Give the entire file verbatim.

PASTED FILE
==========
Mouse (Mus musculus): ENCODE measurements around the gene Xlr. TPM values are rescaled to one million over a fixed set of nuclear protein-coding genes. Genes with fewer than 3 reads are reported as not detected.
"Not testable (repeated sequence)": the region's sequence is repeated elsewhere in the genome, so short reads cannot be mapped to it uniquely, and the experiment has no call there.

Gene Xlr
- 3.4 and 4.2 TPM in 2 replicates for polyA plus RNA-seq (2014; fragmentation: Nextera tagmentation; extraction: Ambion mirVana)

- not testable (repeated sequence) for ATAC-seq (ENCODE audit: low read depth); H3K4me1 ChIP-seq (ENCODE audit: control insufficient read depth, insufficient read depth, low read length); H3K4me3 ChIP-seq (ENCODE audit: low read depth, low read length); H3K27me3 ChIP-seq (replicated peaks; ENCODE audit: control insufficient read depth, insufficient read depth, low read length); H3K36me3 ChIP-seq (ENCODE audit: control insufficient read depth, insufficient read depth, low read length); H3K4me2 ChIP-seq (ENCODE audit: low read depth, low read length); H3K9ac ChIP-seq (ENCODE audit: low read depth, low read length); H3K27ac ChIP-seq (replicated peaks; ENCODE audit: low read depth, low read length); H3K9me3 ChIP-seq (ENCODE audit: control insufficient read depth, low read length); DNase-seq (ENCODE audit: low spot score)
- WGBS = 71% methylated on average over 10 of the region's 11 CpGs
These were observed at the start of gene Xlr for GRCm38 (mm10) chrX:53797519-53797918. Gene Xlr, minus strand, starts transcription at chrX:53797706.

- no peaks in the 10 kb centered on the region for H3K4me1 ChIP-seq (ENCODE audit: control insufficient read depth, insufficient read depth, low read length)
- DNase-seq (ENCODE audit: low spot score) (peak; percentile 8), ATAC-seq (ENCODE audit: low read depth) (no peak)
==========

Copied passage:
Mouse (Mus musculus): ENCODE measurements around the gene Xlr. TPM values are rescaled to one million over a fixed set of nuclear protein-coding genes. Genes with fewer than 3 reads are reported as not detected.
"Not testable (repeated sequence)": the region's sequence is repeated elsewhere in the genome, so short reads cannot be mapped to it uniquely, and the experiment has no call there.

Gene Xlr
- 3.4 and 4.2 TPM in 2 replicates for polyA plus RNA-seq (2014; fragmentation: Nextera tagmentation; extraction: Ambion mirVana)

- not testable (repeated sequence) for ATAC-seq (ENCODE audit: low read depth); H3K4me1 ChIP-seq (ENCODE audit: control insufficient read depth, insufficient read depth, low read length); H3K4me3 ChIP-seq (ENCODE audit: low read depth, low read length); H3K27me3 ChIP-seq (replicated peaks; ENCODE audit: control insufficient read depth, insufficient read depth, low read length); H3K36me3 ChIP-seq (ENCODE audit: control insufficient read depth, insufficient read depth, low read length); H3K4me2 ChIP-seq (ENCODE audit: low read depth, low read length); H3K9ac ChIP-seq (ENCODE audit: low read depth, low read length); H3K27ac ChIP-seq (replicated peaks; ENCODE audit: low read depth, low read length); H3K9me3 ChIP-seq (ENCODE audit: control insufficient read depth, low read length); DNase-seq (ENCODE audit: low spot score)
- WGBS = 71% methylated on average over 10 of the region's 11 CpGs
These were observed at the start of gene Xlr for GRCm38 (mm10) chrX:53797519-53797918. Gene Xlr, minus strand, starts transcription at chrX:53797706.

- no peaks in the 10 kb centered on the region for H3K4me1 ChIP-seq (ENCODE audit: control insufficient read depth, insufficient read depth, low read length)
- DNase-seq (ENCODE audit: low spot score) (peak; percentile 8), ATAC-seq (ENCODE audit: low read depth) (no peak)